11th Aug. 2021
By Hannah Chappell
What is social proof theory?
Imagine you’re at the grocery store picking up some essentials. As you head to the till, you notice that the store has partnered with a local charity and is collecting donations. The cashier asks each of the customers before you whether they would like to make a donation; all of them say yes. When you step forward to pay, the cashier poses the same question, and you agree. Now consider: to what extent did the responses of those before you influence your decision?
It is common knowledge that humans are social creatures: we live in close quarters, seek opportunities to build relationships, and maintain a close watch over our social standing at any given time (‘the cooperative human,’ 2018). The connection between the individual and the collective is sufficiently powerful as to influence human behaviour in myriad situations. This phenomenon, known as social proof theory, means we often look to others' actions in order to determine the appropriate behaviour in a given situation (Cialdini, 1984). Moreover, deliberately communicating social norms—in other words, the expected behaviour in a given context—can significantly influence people's subsequent actions (Perkins & Berkowitz, 1986).
Consider, for example, paying taxes. Individuals are more likely to submit payments if tax compliance is presented as the morally correct and expected behaviour and if individuals believe that others are also paying their taxes (Bobek, Hageman, & Kelliher, 2013; Jimenez & Iyer, 2016; 'Using social norms to increase tax compliance,' 2016). Here at The Behaviouralist, we have successfully used social norms messaging to boost council tax compliance within the London Boroughs of Enfield and Haringey.
However, when it comes to encouraging tax compliance and other socially desirable behaviours, the language and structure of norm messaging are key. Descriptive norm messages communicate what behaviour is prevalent in a given situation (e.g., what most people are doing), while injunctive norm messages describe what should be done in a particular scenario (Bicchiere & Dimant, 2019; Shultz et al., 2007). Behavioural scientists also distinguish between dynamic norms, which indicate how people's behaviour is in the process of changing, and static norms, which describe the normative behaviour as it currently is (Sparkman & Walton, 2017). Moreover, different types of normative messaging have been found to affect behaviour differently. For example, personal norms (individuals’ own standards of behaviour) and subjective norms (the behavioural expectations of others) have been found to directly influence tax compliance, whereas descriptive and injunctive norms are more likely to indirectly affect taxpayer behaviour by activating other normative constructs (Bobek, Hageman, and Kelliher, 2013). As a result, behavioural change interventions should be designed with an eye to the diverse results that norms can generate.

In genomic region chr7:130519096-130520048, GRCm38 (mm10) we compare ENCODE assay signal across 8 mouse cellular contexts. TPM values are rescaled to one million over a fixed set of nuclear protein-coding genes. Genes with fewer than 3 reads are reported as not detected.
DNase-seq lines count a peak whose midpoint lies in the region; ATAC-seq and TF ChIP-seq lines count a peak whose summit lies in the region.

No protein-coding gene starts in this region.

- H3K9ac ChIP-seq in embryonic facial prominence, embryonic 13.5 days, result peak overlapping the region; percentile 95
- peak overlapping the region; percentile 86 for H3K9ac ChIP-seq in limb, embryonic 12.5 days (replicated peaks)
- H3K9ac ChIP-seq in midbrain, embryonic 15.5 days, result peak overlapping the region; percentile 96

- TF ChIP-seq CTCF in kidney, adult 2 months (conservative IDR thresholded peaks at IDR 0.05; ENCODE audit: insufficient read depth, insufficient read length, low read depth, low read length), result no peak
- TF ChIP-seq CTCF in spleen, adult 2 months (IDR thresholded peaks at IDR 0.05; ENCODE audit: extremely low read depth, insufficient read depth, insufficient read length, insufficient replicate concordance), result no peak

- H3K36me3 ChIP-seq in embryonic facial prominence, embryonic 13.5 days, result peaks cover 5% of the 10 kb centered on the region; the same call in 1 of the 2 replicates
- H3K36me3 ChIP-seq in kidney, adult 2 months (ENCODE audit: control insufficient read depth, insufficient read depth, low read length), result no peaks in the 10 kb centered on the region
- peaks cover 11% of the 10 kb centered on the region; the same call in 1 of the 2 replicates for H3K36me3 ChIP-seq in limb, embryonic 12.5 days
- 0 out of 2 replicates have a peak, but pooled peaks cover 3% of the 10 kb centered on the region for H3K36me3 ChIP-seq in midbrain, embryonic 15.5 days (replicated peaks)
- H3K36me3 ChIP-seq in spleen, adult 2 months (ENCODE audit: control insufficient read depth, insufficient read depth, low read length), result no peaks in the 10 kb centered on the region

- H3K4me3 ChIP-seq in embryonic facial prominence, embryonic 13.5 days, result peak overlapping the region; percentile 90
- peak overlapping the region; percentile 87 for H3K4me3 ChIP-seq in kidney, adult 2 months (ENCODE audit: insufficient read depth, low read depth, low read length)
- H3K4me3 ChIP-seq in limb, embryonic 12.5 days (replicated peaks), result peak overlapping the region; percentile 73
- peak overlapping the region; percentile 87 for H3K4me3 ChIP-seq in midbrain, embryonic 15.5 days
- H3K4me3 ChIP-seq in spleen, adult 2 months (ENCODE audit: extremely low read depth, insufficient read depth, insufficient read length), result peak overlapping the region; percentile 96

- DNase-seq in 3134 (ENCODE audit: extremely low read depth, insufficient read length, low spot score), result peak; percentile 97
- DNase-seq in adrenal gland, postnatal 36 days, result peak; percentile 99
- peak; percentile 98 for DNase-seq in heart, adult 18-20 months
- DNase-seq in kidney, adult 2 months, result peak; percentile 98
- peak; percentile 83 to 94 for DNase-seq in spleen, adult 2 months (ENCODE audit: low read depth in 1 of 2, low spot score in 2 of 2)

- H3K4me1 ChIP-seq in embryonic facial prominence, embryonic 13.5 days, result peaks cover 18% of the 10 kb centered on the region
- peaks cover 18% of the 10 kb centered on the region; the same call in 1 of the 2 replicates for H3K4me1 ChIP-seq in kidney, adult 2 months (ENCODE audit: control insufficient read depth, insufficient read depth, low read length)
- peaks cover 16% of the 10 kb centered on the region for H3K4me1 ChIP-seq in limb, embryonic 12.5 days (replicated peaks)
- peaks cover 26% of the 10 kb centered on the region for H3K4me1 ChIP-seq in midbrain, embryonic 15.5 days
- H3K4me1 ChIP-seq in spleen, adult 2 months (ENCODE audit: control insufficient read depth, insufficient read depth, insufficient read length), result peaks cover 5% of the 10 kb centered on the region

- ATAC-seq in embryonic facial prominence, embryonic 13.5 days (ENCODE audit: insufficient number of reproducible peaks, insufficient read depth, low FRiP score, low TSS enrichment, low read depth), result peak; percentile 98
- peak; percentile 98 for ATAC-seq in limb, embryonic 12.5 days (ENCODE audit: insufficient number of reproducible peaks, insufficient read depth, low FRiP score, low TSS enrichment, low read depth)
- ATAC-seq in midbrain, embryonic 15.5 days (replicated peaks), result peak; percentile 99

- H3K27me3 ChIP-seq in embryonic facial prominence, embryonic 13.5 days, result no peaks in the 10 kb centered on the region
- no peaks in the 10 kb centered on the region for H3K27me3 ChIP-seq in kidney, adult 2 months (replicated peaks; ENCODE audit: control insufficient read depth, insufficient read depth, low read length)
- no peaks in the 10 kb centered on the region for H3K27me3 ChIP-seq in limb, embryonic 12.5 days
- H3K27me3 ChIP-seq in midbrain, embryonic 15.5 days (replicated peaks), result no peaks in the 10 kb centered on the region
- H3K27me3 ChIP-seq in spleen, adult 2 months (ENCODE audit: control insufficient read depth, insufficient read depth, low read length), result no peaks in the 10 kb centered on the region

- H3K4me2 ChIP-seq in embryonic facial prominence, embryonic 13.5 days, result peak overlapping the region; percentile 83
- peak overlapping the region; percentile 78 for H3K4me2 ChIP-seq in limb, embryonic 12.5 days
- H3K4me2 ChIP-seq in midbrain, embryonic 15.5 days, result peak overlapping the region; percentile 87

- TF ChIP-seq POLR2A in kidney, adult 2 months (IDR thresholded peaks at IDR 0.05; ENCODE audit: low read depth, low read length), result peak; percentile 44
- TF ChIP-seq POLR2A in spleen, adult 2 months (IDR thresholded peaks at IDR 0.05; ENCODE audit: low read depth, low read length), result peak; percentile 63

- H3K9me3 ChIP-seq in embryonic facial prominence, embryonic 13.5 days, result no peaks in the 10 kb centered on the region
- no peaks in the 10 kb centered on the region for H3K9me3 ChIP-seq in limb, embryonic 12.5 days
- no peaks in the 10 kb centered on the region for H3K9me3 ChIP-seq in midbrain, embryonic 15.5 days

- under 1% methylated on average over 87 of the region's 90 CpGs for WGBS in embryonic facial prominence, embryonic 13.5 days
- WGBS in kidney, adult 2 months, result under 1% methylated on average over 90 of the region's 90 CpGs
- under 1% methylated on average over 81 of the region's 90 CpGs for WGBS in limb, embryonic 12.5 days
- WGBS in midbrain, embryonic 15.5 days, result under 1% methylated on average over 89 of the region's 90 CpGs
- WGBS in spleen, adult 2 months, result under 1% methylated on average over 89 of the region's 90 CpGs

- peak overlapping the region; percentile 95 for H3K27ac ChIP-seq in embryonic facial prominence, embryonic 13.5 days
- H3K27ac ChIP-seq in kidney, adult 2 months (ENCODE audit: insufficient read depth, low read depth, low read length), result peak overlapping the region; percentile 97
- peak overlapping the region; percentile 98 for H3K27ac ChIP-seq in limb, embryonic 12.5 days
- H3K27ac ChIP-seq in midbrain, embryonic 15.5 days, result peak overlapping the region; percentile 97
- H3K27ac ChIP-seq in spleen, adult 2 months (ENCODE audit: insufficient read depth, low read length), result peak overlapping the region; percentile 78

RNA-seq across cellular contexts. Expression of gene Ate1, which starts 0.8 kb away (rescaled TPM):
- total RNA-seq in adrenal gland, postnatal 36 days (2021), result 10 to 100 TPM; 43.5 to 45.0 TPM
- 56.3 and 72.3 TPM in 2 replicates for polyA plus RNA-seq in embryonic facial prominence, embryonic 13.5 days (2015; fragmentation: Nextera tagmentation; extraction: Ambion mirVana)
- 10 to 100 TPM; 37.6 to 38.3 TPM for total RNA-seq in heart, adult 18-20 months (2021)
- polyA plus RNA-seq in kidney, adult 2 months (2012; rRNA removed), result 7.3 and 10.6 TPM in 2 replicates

Across industries and sectors, norms are frequently used in advertising campaigns. Consider this recruitment poster from World War II:
Though the message and graphic are simple, their intended effect is abundantly clear, even to a contemporary viewer. Here, following the norm entails joining the many who have already volunteered to defend their country.
More recently, social norms have been used to encourage behavioural practices that prevent the spread of COVID-19:
This graphic, distributed by Colorado State University, underscores that wearing a face covering is a social, reciprocal activity. It draws on descriptive norms to convey that the vast majority of students are already practicing these protective behaviours, thereby informing others that this is a socially-expected behaviour.
Social norms are rife in commercial marketing. Consider this Australian advertisement from Oral-B:
The advert takes care to emphasize that Australia as a collective has adopted this product. Viewers are encouraged to 'go pro' and join their fellow Australians by purchasing this particular toothpaste.
But the question remains: why do norms have such potent effects? Evolutionary psychologists posit that our tendency to follow norms is an innate feature of our social psyche, which historically increased our chances of survival and reproduction (Alexrod, 1986; Gavrilets & Richerson, 2017). This perspective is supported by findings that norms are more salient and impactful when they refer to a group with which we identify: in order to maintain our protected, in-group status, we tend to follow the common practices of our collective. Nevertheless, the questions of why and how social norms affect us so strongly in today's world merit further investigation.
We will be examining this topic further in the coming weeks, delving into Wikipedia's perplexing norms-based donation campaigns, cutting-edge research, and more. Follow The Behaviouralist on LinkedIn and Twitter to receive updates on these and other future posts!